Moving off the customer service treadmill
At a time when brands face an increasing volume of customer service interactions, across more and more channels, some may feel tempted to question whether they will ever get on top of delivering the service that consumers want. It can feel like they are running on a treadmill with the pace continually being ramped up, increasing the likelihood that they’ll be catapulted off the end before too long.
This is the point where it is worth reminding yourself of the financial and reputational impact of poor service. According to analyst Esteban Kolsky of thinkJar:
- 66% of consumers cited bad service as why they stopped being a customer
- Only 1 out of 26 unhappy customers complain. The remainder simply leave
- 85% of customer churn due to poor service was preventable
- 55% of consumers are willing to pay more for a guaranteed good experience
- 13% tell 15 or more people if they’re unhappy
Research from NewVoiceMedia backs this up. It found that 58% of consumers will leave a brand that they feel has let them down, costing US businesses alone $41 billion. Given that competition and consumer choice is increasing rapidly, this means every organization needs to take customer service seriously.
So how can businesses deliver the service that customers want? There’s obviously no single answer, but it is vital to develop a strategy that is based on these four key areas:
1. Let your customers use their channel of choice
There is a growing number of channels available for customer service, from the telephone and email to the web, social media and chat. Each has its advantages and disadvantages, both from the customer and brand point of view. What is critical is that it is as easy as possible for customers to contact you through their channel of choice – so analyze the channels your target audience uses most, and make sure you offer them. Nothing annoys a customer more than being forced to change channels for no good reason – it breaks the journey and can lead to them going elsewhere.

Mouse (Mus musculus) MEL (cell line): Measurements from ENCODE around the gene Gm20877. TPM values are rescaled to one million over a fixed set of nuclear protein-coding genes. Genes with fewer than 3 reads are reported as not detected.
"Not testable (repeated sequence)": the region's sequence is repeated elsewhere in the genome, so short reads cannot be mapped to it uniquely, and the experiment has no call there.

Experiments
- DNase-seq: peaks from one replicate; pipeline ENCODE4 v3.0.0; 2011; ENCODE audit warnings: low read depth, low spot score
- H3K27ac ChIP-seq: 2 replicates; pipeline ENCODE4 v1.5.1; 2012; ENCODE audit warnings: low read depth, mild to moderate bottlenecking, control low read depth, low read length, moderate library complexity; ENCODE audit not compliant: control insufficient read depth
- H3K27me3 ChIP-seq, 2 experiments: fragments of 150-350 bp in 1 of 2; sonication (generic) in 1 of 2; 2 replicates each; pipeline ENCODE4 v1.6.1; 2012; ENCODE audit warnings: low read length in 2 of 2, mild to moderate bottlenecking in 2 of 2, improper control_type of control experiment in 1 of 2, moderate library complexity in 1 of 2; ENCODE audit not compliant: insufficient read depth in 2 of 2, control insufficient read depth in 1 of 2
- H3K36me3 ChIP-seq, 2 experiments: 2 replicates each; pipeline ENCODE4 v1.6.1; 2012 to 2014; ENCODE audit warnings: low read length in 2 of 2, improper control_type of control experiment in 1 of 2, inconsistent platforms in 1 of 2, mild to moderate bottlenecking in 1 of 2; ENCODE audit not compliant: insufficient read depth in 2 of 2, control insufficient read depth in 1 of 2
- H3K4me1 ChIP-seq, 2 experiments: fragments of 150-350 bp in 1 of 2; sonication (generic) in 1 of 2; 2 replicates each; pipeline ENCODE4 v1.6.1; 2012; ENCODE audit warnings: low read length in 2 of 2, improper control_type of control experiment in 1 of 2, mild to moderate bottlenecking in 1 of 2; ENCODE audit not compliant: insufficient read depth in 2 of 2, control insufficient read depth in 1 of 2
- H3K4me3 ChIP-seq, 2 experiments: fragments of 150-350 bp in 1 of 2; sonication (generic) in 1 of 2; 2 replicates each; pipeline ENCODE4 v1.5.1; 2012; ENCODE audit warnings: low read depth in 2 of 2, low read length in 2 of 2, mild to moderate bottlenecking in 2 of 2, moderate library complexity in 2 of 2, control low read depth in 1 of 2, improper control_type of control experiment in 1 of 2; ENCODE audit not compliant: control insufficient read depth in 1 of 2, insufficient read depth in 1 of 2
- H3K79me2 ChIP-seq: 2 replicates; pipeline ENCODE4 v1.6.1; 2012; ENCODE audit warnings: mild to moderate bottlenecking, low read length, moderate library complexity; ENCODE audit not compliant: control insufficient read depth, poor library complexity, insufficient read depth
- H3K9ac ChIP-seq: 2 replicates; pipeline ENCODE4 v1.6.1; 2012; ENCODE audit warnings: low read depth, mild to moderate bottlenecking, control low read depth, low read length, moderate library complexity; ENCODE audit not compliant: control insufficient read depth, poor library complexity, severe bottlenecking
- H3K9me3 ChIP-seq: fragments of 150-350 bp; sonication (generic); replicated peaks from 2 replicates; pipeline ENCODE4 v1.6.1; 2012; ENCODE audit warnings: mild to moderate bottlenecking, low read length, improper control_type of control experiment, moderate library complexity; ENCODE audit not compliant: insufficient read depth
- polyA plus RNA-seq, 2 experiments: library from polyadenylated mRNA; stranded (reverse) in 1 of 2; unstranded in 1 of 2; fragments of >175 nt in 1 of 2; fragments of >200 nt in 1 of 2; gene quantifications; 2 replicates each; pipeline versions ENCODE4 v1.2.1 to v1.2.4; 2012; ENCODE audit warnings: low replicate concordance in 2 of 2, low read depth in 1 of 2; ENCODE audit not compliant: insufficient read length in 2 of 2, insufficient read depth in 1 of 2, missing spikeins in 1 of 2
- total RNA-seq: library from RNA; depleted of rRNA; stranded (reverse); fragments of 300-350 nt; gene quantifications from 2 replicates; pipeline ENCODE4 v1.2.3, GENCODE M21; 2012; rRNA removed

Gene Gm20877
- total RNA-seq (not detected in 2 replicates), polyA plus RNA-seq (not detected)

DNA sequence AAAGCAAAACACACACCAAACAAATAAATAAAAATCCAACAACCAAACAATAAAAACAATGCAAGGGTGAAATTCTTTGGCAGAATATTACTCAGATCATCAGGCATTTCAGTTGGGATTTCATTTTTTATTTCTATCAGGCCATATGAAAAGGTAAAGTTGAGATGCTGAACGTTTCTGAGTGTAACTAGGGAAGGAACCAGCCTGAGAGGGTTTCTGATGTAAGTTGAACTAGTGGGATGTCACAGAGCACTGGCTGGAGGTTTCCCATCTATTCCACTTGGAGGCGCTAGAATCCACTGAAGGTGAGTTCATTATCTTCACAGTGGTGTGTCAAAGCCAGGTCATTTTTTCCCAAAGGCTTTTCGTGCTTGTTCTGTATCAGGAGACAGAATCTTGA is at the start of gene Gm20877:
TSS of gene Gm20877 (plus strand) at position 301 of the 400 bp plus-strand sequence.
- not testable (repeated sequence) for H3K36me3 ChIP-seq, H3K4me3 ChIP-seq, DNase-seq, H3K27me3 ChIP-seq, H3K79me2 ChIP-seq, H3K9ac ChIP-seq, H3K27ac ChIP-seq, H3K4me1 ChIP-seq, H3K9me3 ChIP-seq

2. Enable customers to have conversations with your brand
Truly engaged customers feel they are having a conversation with your company and that you understand what they are saying, empathize with their needs and are happy to help sort out any issues that arise. This relies on empowering your agents so that they have the skills, tools and, above all, the knowledge to confidently provide solutions to problems. Invest in a centralized knowledge base that is continually updated, and use linguistics software to better understand the tone of customers so that you can respond with empathy and understanding to solve their query.
3. Be smart with your resources
All of these channels, combined with the rising volume of interactions, does mean you need to invest in customer service. But that doesn’t mean you can’t be smart and efficient in how you operate. Centralize as much as you can and remove silos between channels and departments. For example, use a single, self-learning knowledge base to deliver information and answers on the web and to agents answering the phone, email, and on social media. Deflect as many basic questions online through web self-service, avoiding the need for customers to make contact when they simply want a fast, routine answer. Also, consider creating multi-skilled teams, so that they can be switched from channel to channel to match incoming volumes – there’s no point one set of agents sitting idle while another is overwhelmed.
4. Continually learn and innovate
Consumers are becoming more and more demanding, meaning you need to continually improve the service you provide. This can seem daunting, but a good way is to benchmark yourself against your competitors, and also organizations that are well-known for the excellent service they provide. What do they do differently? What can you replicate? Also look to improve your own processes by testing your systems and learn from customer feedback and queries to plug any gaps in the information you provide online.
Getting off the customer service treadmill requires companies to take a step back and look at what they are doing, what consumers want and how they can change and adapt to meet their needs. The rewards are potentially great – not only will happy customers stay, but 72% will share a positive experience with six or more people, according to Kolsky. It is therefore time to ensure your customer service can meet consumer needs, now and in the future.